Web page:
ATLANTA – It’s hard to keep a big Dawg down.
Auburn found out the hard way.
In a complete role reversal of the first game between the two, Georgia took apart Auburn 28-7 in the SEC Championship Game on Saturday, likely sending the Bulldogs into the College Football Playoffs and sending Auburn home disheartened.
On Nov. 11, Auburn manhandled Georgia, ranked No. 1 at the time, 40-17 at Jordan-Hare Stadium in the regular-season battle of the Deep South’s Oldest Rivalry.
This time, it was No. 2-ranked Auburn (10-3) being pushed around by the No. 6 Bulldogs (12-1) at the new Mercedes-Benz Stadium, where many more fans dressed in Georgia red and black filled the stands in their home state than those wearing the orange and blue of Auburn.
Georgia’s Kirby Smart, making his first appearance in the SEC title game as his alma mater’s head coach, has been here before while serving as Alabama’s defensive coordinator and understands well the significance of winning the title.
“It’s great to bring it back to Georgia, and the Bulldog Nation is certainly starved,” Smart said. “I’ve always said it’s one of the greatest events in all of college sports. It’s a special opportunity to bring a young team into this environment.”
For Auburn, it was the first setback since reeling off five straight wins following a loss at LSU.
The Tigers’ top threat at running back, Kerryon Johnson, played in the game despite being hampered by an upper body injury, but wasn’t nearly as effective as normal. Johnson was held to 44 yards on 13 carries. In the first meeting, Johnson ran for 167 yards on 32 carries.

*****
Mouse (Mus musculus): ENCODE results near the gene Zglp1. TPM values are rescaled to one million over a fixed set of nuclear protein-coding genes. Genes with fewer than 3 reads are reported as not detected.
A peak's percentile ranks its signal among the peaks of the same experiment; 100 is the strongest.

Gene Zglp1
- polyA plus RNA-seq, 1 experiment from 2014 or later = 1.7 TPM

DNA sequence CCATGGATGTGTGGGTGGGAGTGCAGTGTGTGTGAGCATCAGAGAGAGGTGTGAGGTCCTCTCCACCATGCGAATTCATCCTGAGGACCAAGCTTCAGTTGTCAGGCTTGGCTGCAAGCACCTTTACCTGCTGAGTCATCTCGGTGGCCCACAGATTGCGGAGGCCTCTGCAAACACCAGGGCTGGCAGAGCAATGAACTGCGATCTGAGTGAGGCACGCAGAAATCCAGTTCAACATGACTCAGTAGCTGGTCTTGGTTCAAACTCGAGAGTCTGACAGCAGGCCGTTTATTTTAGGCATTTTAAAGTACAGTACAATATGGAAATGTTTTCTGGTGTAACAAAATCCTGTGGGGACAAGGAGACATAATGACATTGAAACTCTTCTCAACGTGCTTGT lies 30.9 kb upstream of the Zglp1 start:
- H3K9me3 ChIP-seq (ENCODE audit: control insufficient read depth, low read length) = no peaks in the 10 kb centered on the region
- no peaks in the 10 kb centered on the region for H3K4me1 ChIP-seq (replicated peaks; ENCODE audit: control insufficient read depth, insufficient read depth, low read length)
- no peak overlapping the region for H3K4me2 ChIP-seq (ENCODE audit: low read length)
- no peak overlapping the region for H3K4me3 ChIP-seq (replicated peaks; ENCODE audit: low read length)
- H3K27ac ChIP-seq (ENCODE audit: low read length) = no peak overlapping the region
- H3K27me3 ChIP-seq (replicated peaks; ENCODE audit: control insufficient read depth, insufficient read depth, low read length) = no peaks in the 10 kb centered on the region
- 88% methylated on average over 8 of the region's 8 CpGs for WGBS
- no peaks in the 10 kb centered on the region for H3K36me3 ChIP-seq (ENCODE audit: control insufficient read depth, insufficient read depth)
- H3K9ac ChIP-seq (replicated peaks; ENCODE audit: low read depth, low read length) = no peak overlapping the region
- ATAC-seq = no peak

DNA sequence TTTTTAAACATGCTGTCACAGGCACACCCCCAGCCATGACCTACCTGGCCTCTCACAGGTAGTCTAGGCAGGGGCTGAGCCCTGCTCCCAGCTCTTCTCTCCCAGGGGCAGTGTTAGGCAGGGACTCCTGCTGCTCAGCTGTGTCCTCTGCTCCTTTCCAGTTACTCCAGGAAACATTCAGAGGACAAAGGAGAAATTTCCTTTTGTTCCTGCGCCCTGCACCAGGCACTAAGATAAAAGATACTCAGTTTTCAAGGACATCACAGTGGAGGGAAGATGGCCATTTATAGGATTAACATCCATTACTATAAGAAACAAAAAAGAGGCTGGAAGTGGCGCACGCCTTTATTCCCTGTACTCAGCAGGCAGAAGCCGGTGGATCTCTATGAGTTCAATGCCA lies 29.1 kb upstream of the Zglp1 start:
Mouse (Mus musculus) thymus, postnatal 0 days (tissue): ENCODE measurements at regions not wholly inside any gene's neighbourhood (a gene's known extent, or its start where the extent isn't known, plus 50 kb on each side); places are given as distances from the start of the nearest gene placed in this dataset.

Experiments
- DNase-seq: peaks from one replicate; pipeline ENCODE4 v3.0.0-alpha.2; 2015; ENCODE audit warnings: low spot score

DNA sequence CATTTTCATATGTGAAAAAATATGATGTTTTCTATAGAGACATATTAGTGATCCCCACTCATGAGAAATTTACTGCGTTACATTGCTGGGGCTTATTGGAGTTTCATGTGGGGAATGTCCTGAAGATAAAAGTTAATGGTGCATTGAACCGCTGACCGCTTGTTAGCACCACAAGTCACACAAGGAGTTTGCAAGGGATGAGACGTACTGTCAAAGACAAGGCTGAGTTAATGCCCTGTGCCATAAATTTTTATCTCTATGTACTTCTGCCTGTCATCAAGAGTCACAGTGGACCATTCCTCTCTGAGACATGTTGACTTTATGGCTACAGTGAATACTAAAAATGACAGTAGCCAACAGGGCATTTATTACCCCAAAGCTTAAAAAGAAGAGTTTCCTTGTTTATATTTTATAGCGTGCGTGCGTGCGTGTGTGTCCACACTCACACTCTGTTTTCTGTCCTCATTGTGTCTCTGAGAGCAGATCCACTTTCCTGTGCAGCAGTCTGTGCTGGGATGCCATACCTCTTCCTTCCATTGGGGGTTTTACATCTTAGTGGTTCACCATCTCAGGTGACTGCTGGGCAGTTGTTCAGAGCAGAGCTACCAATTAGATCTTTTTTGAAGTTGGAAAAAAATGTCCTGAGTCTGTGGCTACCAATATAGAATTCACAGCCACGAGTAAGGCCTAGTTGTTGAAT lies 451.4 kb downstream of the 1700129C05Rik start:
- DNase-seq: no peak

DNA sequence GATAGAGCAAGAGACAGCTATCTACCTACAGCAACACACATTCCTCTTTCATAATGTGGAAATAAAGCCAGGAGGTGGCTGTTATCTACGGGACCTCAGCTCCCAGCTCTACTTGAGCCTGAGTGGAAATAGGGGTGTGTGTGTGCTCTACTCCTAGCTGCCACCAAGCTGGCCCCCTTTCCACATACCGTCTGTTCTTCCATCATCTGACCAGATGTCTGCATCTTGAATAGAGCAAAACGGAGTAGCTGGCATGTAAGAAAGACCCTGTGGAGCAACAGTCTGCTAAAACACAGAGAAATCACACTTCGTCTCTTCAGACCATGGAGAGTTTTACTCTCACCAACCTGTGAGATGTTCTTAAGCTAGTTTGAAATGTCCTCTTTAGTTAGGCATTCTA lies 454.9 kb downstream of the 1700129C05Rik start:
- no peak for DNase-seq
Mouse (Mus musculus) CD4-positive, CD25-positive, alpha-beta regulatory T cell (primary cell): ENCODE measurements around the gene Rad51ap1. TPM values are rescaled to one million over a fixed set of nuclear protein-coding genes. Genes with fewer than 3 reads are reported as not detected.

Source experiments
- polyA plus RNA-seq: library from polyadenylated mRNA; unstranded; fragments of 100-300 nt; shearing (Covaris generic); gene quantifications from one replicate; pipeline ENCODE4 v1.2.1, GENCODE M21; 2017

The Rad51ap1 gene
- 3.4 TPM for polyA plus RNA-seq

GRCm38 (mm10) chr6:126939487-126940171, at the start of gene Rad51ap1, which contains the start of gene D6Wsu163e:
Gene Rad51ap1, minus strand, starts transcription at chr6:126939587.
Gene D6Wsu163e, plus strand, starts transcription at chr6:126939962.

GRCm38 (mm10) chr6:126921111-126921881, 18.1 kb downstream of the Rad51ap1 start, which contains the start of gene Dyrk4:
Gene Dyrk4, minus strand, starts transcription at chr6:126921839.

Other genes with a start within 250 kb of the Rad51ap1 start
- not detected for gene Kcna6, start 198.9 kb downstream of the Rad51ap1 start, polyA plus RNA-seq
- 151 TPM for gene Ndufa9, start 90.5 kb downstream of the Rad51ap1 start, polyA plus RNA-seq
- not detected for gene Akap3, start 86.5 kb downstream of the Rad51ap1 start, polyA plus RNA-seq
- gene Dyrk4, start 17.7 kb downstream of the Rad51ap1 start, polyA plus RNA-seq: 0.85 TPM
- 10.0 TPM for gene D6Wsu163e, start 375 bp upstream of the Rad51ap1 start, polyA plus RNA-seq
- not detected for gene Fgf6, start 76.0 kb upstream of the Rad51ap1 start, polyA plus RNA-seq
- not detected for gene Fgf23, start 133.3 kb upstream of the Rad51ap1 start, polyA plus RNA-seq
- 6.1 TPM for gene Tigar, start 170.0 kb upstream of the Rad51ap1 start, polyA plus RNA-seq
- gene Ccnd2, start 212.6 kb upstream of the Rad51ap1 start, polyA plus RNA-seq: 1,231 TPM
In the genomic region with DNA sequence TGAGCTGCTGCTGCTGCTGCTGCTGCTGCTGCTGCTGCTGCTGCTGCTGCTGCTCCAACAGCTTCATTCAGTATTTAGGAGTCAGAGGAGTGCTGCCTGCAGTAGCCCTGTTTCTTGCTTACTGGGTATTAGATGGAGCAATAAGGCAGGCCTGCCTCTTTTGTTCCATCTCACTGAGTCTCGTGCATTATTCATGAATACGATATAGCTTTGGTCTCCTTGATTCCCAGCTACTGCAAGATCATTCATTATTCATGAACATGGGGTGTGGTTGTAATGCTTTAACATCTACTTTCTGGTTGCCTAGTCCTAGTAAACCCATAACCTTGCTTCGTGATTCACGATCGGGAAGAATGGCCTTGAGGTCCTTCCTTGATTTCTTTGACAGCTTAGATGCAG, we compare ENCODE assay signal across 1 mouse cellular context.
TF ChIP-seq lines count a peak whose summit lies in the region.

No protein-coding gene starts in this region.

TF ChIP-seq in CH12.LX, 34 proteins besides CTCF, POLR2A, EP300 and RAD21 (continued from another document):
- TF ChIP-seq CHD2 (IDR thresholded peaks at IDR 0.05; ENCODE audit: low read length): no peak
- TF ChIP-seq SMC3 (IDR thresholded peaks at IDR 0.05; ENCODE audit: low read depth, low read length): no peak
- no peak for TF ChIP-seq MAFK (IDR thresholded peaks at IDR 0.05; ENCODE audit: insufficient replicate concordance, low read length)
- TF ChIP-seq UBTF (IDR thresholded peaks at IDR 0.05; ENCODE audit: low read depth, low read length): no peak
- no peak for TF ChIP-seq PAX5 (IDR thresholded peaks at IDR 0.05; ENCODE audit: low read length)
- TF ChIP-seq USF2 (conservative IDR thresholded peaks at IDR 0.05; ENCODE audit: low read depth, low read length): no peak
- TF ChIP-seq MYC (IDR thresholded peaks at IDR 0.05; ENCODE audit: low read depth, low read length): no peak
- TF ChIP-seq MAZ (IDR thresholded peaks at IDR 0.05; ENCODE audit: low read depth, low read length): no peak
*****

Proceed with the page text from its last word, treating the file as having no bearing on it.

“He wasn’t the same guy he was the last game, so that probably helped some as well,” Smart said of his team's win. “We felt getting after the quarterback (Jarrett Stidham) was the way to beat them, and we did that much better this game than we did the last game.”
While Auburn struggled offensively, the Bulldogs rushed for 238 yards on Saturday after being held to just 46 yards in the previous meeting between the two. Georgia compiled 421 yards overall in the championship game in contrast to Auburn compiling 259 yards (114 rushing, 145 passing).
“They just physically whipped us up front,” said Auburn senior safety Tray Matthews, who once played at Georgia before transferring. “If your team rushes for 200 yards, you’re going to win the game. So that’s what happened.”
Georgia freshman quarterback Jake Fromm also outshined Auburn’s Stidham this time. Fromm was 16-of-22 passing for 183 yards and two touchdowns, while Stidham was 16-of-32 for 145 yards and a touchdown. In the first game, Fromm was limited to 13-of-28 completions for 184 yards and one touchdown, while Stidham completed 16-of-23 for 214 yards and three TDs.
“I don’t think enough can be said about the response he had,” Smart said of Fromm. “He makes a lot of decisions to put these guys in the right play. He really runs the offense efficiently.”
The Tigers looked impressive in scoring a touchdown on the first drive of the game – reminiscent of what Georgia did at Auburn before losing 40-17 on Nov. 11 – but little went Auburn’s way the rest of the game.
Georgia battled back to lead 10-7 by halftime, 13-7 after three quarters and then put it away with two fourth-quarter touchdowns.
Stidham talked about Georgia’s defense being disruptive.
“They did a great job of bringing a lot of different looks, switching up the coverages, blitzes, fronts – I mean everything,” Stidham said. “They did a great job tonight of switching it up and causing a little bit of havoc.
“It is what it is. We just didn’t execute when we should have.”